Juvenile crime occurs when an individual under the age of majority acts against the law. A juvenile crime offender can be placed in a detention center designed for minors, a government-run correctional camp or an adult correctional facility, depending on the crime committed. For minor offenses, the juvenile might also be released to the custody of a parent or legal guardian.
In the United States, minors arrested for juvenile crime are usually given a Notice to Appear. This notice can be sent home with the child upon release or it can be mailed. The Notice to Appear lists where the offender must report, as well as the time and date, and it details what statute the minor is being charged with violating. Most states have laws regarding when the Notice to Appear must be sent, which can range from five days before the hearing date for offenders who are in custody, to 10 days prior to the hearing for juveniles who have been released to a parent or guardian.
The procedure for addressing juvenile crime will depend largely on where the child committed the offense. In many cases, juveniles who are cited for lesser offenses will be recommended to a probation department, where they will receive a punishment that can range from payment of a fine to community service to participation in anger-management courses. Once retribution has been paid, the offender doesn't need to report to the probation department again.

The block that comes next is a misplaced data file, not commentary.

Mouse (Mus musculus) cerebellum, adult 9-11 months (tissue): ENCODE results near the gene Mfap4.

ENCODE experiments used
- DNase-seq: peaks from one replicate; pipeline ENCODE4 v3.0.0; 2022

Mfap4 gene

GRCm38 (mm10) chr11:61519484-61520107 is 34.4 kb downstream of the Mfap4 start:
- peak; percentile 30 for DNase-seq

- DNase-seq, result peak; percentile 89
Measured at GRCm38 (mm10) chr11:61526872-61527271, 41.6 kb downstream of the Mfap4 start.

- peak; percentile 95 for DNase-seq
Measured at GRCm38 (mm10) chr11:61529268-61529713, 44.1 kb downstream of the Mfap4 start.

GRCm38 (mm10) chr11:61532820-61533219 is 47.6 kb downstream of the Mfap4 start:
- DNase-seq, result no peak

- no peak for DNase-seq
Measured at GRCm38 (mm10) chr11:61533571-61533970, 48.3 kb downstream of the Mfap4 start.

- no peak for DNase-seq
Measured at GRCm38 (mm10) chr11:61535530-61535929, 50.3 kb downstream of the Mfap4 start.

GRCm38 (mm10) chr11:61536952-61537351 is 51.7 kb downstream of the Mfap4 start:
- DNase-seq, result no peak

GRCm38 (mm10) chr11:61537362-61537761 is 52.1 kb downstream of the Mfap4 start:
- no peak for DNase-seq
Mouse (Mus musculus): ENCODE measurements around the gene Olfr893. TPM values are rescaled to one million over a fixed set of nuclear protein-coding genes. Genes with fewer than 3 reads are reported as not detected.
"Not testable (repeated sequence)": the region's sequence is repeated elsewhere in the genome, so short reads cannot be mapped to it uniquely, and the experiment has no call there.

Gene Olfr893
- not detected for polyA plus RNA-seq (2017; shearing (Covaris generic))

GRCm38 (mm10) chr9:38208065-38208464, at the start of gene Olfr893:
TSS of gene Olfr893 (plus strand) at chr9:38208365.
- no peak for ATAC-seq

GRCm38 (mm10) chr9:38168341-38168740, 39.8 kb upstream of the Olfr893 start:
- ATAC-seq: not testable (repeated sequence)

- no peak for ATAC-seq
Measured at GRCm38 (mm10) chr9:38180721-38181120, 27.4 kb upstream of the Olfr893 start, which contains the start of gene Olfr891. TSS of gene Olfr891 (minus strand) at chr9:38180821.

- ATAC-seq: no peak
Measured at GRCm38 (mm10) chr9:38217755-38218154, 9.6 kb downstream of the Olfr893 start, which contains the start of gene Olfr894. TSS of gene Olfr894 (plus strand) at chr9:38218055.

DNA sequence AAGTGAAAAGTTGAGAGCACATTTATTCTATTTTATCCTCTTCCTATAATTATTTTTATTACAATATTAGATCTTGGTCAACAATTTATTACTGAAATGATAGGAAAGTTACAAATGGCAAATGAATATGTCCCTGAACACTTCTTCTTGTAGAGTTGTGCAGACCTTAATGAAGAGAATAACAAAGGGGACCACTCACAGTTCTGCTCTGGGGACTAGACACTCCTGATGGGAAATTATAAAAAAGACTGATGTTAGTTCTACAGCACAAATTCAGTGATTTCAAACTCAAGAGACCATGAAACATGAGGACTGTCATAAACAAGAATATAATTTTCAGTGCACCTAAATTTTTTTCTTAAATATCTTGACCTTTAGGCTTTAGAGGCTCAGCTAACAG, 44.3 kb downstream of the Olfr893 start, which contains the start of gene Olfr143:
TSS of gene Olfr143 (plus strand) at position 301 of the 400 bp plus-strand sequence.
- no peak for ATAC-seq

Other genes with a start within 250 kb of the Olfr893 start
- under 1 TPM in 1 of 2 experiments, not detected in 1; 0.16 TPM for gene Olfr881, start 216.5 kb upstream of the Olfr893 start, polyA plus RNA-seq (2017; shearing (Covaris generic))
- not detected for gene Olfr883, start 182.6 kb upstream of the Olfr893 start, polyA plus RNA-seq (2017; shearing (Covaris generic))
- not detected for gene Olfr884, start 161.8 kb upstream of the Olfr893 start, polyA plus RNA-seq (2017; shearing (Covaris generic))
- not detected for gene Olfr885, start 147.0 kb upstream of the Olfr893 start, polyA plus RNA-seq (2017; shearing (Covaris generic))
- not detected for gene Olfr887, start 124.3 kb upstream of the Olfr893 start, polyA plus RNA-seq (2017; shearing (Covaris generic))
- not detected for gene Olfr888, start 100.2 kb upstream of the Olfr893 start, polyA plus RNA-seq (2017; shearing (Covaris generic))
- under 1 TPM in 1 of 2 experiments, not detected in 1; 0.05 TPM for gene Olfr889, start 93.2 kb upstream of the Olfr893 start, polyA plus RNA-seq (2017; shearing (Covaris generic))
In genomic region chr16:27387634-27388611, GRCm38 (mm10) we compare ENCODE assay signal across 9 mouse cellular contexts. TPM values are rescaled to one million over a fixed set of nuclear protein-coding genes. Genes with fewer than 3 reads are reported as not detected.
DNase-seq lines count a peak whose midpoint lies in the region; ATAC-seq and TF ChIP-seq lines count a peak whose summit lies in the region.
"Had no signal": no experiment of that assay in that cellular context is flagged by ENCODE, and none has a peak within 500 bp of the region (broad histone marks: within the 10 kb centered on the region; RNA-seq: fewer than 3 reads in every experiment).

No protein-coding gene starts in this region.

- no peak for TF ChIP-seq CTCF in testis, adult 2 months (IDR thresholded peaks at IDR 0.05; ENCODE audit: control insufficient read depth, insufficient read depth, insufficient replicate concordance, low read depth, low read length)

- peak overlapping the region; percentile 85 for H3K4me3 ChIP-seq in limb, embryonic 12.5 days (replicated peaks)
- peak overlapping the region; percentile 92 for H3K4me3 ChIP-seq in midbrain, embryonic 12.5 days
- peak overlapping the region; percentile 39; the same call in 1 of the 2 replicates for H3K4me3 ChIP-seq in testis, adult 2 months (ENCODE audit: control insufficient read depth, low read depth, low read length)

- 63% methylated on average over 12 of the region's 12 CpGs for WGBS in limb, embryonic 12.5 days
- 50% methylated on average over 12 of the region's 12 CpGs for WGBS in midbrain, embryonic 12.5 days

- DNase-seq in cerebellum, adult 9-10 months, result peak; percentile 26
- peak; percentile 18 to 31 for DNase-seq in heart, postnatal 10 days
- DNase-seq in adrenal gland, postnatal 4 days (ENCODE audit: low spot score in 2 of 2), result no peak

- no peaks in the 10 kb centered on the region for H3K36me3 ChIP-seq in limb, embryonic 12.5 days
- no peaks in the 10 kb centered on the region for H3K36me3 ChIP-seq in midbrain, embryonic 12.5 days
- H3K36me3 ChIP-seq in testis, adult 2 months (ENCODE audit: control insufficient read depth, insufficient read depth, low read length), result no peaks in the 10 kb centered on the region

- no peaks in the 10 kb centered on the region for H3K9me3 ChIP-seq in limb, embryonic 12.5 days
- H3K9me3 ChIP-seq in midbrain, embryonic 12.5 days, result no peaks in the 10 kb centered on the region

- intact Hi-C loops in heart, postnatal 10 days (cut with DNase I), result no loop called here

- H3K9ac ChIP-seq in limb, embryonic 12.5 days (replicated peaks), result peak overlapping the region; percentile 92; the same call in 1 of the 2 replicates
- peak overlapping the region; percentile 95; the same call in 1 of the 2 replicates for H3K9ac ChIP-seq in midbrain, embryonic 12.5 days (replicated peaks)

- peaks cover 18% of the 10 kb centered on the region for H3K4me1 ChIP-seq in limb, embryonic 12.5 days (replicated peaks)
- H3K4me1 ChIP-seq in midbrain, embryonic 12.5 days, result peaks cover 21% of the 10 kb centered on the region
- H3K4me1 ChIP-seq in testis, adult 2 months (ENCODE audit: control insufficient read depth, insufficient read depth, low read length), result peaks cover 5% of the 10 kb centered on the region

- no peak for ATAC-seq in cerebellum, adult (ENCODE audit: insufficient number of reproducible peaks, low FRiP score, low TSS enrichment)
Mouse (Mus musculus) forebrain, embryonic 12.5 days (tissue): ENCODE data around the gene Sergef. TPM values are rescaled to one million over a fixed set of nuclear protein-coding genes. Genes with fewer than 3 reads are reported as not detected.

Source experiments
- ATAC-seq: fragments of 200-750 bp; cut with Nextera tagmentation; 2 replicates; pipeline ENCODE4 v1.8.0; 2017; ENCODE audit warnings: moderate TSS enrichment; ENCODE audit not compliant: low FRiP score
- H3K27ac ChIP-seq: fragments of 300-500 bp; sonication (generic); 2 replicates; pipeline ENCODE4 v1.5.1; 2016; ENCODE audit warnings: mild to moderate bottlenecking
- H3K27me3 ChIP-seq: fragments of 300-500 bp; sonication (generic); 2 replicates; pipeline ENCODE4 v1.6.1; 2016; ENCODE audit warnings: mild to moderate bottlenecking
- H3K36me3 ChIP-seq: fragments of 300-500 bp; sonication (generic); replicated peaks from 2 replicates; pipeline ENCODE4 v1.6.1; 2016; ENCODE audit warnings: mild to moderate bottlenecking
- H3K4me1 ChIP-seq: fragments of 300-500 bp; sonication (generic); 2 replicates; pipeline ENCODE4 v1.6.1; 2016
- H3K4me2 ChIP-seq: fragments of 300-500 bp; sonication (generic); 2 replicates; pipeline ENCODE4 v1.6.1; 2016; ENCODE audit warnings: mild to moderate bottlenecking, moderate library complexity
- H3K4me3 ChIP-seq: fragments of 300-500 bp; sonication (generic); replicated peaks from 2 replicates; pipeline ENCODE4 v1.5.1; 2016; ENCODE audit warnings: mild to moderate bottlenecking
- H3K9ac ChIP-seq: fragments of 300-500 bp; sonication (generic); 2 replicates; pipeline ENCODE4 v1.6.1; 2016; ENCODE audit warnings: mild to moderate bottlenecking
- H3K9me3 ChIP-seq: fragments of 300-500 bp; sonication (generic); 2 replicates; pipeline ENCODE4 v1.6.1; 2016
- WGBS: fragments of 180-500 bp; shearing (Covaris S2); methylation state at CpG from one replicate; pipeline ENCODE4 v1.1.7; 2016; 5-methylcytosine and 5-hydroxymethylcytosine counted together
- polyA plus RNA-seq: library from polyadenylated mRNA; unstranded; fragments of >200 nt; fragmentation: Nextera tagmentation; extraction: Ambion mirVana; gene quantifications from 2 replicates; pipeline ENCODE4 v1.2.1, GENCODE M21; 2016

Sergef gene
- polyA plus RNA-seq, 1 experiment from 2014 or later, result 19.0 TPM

More serious offenses usually require the minor to make an appearance in court. At the hearing, the court will make a decision on whether or not the case needs to go to trial. If so, the minor likely will be given a date and asked to retain a defense lawyer. Depending on the country, the court might provide legal services free of charge.
The court can also recommend the minor be placed on probation. Depending on the laws of the country, as well as the minor's previous arrest record and willingness to cooperate with both the prosecutor and defense lawyer, this probation can be either formal or informal. Formal probation requires the minor to report to and comply with the demands of a probation officer. Informal probation may carry fines and community service, but offenders aren't necessarily required to report regularly to a probation officer.
Serious infractions that are classified as felonies might not be charged as juvenile crimes, even if the offender is under the majority age at the time the crime is committed. These felonies include premeditated murder, rape and child molestation, among others. The exact age a juvenile can be tried as an adult depends heavily on the jurisdiction where the crime was committed. For example, in the United States, the State of Colorado requires minors to be at least 12 years of age before they can be tried as adults, whereas the State of California won't try minors younger than 14 years of age as adults.